Siddharth Shankar says he has unashamedly exploited the potential opportunities from Brexit by founding Tail’s Trading, a company opening up British SMEs to a mammoth Asian market. He realised, not far in to an engineering degree, that he’d rather work in finance and says he made the decision to ‘jump in’ (a method he heartily recommends!). He loves jazz music, reflected here in some of his musical choices, and cites Warren Buffett as a great business role model.
The Chancellor, Philip Hammond, is reportedly obsessed with the issue of productivity; whilst most of the electorate remain baffled. We talk to Vicky Pryce, Chief Economic Adviser and board member at the Centre for Economics and Business Research (CEBR), who draws on her experience of being ‘responsible’ for productivity targets under the last Labour Government. Numerous explanations have been put forward for the UK’s poor productivity performance since 2008. Recent research suggests we have a particularly long tail of poorly performing companies in the UK, who fail to adopt innovations of the leading 1%. We consider this diagnosis next to many others, and speculate on what a newly formulated Industrial Strategy might do to help.
Adam talks to Asesh Sarkar, CEO of Salary Finance a fin-tech company that helps employees access tools to improve their financial health. They discuss research that shows that money doesn’t mean happiness as more people earning over £100k were more stressed than those earning less. They explore ways to improve financial and mental well-being that don’t necessarily mean simply earning more.
Graham Spooner, investment research analyst at The Share Centre looks back at numbers from Barclays and Lloyds as well as Debenhams and WPP. He looks ahead to forthcoming results from HSBC and Standard Chartered, together with BP and BT.
Professor Tim Evans of Middlesex University ponders MP John Penrose's idea of a UK sovereign wealth fund. He also looks at financial innovation on the high street and the way traditional banks are abandoning it while new entrants like Metro Bank are embracing it. He also looks ahead to the Budget. Tim and Ed Bowsher will be participating in Share Radio's Budget Analysis, available from the day after the Chancellor presents the Budget.
James Cameron-Wilson casts his eye over a UK box office dominated by sequels and remakes, with the latest A Star is Born (the 4th version) rising to the No. 1 spot and a new Halloween with Jamie Lee Curtis in at No. 2. James also reviews the Gerard Butler thriller Hunter Killer and looks at the Blu-Ray release of the Russell Crowe Christian Bale 3.10 to Yuma (another remake).
Our technology expert, Steve Caplin tells us about the first ever commercial flight using eco-friendly jet fuel. The fuel is made from captured waste gases from steel mills. He also discusses sans forgetica, a new hard-to-read font. The idea is that if it's hard to read an item, you'll be more likely to remember it. And he also highlights Felic, which its backers claim is the world's first AI pet toy.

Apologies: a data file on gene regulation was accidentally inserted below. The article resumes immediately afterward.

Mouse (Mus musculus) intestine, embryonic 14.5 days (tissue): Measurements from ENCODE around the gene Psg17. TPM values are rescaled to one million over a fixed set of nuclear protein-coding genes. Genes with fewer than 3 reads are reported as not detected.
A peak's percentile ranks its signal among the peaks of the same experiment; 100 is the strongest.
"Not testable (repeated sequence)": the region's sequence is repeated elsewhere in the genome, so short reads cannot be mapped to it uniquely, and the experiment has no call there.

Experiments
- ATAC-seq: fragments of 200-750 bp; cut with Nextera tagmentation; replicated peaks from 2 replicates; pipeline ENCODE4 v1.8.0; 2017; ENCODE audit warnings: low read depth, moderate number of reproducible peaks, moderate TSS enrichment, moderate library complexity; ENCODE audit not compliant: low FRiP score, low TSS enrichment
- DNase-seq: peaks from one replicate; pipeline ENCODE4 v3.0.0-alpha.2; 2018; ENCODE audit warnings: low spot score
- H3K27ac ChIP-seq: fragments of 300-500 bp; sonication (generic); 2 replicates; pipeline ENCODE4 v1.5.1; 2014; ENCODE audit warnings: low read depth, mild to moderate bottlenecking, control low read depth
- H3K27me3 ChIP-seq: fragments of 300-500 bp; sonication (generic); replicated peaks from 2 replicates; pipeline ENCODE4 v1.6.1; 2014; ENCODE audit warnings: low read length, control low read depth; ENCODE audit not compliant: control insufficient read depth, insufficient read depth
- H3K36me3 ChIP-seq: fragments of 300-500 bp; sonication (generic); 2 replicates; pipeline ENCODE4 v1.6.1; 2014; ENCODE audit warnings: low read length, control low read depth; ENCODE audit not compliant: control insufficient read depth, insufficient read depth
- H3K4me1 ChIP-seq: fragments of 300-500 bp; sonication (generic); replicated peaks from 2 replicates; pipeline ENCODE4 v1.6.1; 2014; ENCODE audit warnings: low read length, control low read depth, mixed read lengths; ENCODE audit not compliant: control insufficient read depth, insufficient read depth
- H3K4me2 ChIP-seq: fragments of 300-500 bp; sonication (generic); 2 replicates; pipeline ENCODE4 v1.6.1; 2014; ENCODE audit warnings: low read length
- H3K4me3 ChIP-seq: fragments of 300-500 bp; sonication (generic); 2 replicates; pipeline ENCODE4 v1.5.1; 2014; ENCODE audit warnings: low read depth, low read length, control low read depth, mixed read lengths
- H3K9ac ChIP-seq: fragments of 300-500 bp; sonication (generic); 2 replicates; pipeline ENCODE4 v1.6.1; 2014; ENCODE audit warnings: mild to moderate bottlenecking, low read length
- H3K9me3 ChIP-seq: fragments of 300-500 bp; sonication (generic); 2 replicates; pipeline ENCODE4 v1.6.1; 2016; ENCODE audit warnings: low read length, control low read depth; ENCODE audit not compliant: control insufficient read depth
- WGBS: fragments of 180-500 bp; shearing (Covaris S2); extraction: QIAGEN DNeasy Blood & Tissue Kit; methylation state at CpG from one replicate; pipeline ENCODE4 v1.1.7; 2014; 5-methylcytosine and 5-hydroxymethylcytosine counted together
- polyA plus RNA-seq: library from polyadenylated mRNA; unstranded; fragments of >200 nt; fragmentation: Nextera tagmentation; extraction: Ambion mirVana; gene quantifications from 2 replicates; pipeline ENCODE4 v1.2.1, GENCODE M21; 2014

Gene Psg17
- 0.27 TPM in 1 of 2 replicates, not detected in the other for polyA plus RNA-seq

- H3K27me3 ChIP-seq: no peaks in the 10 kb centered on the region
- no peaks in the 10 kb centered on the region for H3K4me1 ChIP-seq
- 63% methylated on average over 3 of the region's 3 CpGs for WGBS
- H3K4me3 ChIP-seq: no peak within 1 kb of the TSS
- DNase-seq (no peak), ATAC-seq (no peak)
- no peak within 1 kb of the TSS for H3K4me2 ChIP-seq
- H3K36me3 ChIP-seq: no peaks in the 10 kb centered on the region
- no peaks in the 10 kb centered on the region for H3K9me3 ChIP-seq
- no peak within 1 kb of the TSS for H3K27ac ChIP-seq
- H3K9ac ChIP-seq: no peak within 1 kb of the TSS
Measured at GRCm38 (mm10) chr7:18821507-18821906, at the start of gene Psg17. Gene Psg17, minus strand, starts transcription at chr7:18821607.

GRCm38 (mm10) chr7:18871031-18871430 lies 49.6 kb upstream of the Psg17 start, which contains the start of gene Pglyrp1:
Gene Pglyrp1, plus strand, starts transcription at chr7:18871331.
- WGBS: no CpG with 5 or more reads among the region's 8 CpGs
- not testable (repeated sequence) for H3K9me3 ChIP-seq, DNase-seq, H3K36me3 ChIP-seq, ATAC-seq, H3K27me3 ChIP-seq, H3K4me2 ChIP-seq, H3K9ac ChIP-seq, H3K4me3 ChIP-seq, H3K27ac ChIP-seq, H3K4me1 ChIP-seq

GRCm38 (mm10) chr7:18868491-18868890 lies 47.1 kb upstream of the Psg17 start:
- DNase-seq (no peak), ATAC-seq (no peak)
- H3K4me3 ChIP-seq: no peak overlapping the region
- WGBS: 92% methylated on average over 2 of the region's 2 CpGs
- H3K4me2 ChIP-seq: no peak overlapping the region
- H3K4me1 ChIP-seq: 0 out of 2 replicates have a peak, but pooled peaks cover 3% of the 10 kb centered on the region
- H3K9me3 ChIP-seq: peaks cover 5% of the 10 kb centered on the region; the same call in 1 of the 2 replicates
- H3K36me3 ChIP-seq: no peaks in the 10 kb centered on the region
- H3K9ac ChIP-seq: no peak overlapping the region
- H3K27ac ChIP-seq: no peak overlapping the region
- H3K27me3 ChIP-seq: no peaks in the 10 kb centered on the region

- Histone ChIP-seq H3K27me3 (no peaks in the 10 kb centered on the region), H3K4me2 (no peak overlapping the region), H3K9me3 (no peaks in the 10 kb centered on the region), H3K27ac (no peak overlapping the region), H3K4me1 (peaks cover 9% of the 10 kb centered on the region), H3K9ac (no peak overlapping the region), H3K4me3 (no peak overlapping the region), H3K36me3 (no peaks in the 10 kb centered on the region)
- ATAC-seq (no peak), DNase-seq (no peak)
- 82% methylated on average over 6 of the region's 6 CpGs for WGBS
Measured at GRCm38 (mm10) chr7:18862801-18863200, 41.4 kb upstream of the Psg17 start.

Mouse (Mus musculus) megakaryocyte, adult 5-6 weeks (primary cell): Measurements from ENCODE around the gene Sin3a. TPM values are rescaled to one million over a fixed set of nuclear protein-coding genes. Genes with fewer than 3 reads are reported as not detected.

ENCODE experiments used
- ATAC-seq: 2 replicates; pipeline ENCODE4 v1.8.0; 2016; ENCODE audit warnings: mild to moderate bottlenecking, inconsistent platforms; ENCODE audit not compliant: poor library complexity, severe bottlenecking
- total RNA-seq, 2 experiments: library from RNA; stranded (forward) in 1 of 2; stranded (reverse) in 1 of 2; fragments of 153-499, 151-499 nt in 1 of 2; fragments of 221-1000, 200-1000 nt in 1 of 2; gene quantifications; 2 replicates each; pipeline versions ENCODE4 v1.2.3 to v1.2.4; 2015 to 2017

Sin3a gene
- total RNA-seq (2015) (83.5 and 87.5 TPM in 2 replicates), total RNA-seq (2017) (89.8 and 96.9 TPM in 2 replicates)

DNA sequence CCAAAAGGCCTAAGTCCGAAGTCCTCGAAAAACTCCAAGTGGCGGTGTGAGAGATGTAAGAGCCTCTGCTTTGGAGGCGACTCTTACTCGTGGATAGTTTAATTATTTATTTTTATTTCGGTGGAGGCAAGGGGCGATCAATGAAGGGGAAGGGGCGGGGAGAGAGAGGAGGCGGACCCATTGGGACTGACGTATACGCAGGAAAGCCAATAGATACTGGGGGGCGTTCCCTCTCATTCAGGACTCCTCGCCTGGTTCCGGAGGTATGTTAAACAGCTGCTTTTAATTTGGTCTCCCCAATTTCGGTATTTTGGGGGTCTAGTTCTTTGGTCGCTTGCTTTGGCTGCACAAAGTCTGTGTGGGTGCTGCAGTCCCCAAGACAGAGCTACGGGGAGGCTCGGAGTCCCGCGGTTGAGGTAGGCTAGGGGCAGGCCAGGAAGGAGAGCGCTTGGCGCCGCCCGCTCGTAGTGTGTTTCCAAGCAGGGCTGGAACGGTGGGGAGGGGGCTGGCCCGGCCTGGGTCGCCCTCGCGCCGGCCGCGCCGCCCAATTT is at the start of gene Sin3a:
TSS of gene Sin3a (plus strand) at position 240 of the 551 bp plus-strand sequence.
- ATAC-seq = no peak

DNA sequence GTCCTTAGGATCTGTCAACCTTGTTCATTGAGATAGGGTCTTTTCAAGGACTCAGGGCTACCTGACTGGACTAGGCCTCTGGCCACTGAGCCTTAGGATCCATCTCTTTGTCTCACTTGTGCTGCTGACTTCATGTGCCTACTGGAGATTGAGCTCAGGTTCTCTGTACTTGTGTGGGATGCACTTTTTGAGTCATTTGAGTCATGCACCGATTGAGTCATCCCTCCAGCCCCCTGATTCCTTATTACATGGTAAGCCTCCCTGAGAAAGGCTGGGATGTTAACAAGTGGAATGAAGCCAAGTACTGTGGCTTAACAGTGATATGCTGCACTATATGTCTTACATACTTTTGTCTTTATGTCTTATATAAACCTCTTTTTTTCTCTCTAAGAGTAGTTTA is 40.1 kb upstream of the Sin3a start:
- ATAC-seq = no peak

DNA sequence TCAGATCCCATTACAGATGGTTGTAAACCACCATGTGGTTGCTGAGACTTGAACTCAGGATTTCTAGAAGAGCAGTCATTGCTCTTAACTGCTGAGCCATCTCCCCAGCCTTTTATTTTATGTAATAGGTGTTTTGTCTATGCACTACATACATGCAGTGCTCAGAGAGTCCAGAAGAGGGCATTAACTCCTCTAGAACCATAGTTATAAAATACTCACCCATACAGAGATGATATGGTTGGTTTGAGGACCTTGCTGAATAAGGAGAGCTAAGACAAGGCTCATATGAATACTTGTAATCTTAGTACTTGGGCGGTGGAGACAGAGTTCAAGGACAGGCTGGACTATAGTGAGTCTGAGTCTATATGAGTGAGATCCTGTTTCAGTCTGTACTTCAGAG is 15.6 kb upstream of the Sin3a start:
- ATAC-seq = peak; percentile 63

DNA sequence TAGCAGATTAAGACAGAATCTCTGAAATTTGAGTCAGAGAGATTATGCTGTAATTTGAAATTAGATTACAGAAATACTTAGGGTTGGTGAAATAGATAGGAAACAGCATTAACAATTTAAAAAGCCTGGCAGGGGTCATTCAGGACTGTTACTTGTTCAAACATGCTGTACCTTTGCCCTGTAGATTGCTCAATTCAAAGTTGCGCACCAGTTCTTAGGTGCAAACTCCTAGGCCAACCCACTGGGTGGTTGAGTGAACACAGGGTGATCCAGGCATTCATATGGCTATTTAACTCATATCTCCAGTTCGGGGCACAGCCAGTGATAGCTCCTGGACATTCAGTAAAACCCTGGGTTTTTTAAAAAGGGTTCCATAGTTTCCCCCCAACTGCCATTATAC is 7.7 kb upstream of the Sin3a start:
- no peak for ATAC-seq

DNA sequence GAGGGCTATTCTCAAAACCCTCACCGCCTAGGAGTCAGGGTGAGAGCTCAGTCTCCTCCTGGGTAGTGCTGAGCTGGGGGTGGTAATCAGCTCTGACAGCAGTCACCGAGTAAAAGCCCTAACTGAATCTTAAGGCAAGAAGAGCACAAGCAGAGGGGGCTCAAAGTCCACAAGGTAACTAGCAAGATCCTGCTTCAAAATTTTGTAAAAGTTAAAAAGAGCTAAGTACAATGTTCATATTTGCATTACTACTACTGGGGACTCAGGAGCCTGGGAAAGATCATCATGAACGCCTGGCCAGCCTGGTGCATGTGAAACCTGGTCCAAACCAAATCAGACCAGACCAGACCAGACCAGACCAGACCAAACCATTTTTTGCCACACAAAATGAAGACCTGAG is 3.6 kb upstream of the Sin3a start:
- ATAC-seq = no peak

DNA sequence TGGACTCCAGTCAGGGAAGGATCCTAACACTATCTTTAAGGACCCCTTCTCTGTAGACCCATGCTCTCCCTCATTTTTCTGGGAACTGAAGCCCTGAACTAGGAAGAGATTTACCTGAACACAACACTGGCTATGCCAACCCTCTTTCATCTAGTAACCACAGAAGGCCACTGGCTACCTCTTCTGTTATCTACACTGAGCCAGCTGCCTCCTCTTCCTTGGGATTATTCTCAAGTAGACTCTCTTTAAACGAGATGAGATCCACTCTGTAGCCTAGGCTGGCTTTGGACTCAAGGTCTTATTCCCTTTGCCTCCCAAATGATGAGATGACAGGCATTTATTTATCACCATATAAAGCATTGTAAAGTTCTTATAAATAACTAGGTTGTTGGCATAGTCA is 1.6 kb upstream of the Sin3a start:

Want to keep up with the latest earnings updates from the States? Well join Chris Hill and the Motley Fool Radio Show team here on Share Radio, direct from Washington DC, for news, views and analysis of the US stocks that matter. In this week's show: Netflix adds seven million subscribers for the quarter and crushes Wall Street expectations; Analysts Andy Cross, Jason Moser, and Jeff Fischer talk about Netflix’s latest numbers and delve into earnings from American Express, Atlassian or Domino’s.
The technology sector has had a serious wobble in the last fortnight. Ed Bowsher asks what’s next for this part of the market and whether now is a good time to invest. He speaks to Howie Li of Legal & General Investment Management and Hector McNeill of HAN ETF.
In this episode of Policy Matters, hosts Franz Buscha and Matt Dickson are joined by Steve Machin, Professor of Economics at the London School of Economics, and a leading expert in the economics of crime. We might not initially think that economists have much to say on crime and policing, but Steve explains how the choice to commit crime can be thought of like any other choice that involves weighing up the costs and benefits. As such, when the prices of goods on the black market change or the chances of being caught change there is a response in crime rates. Similarly, when individuals are made to stay in school longer, this leads to a reduction in crime as those with more education can earn more in the labour market and so crime is less attractive. Steve goes on to highlight a number of ways in which the economics of crime research has led to changes in policy that have had positive results for society.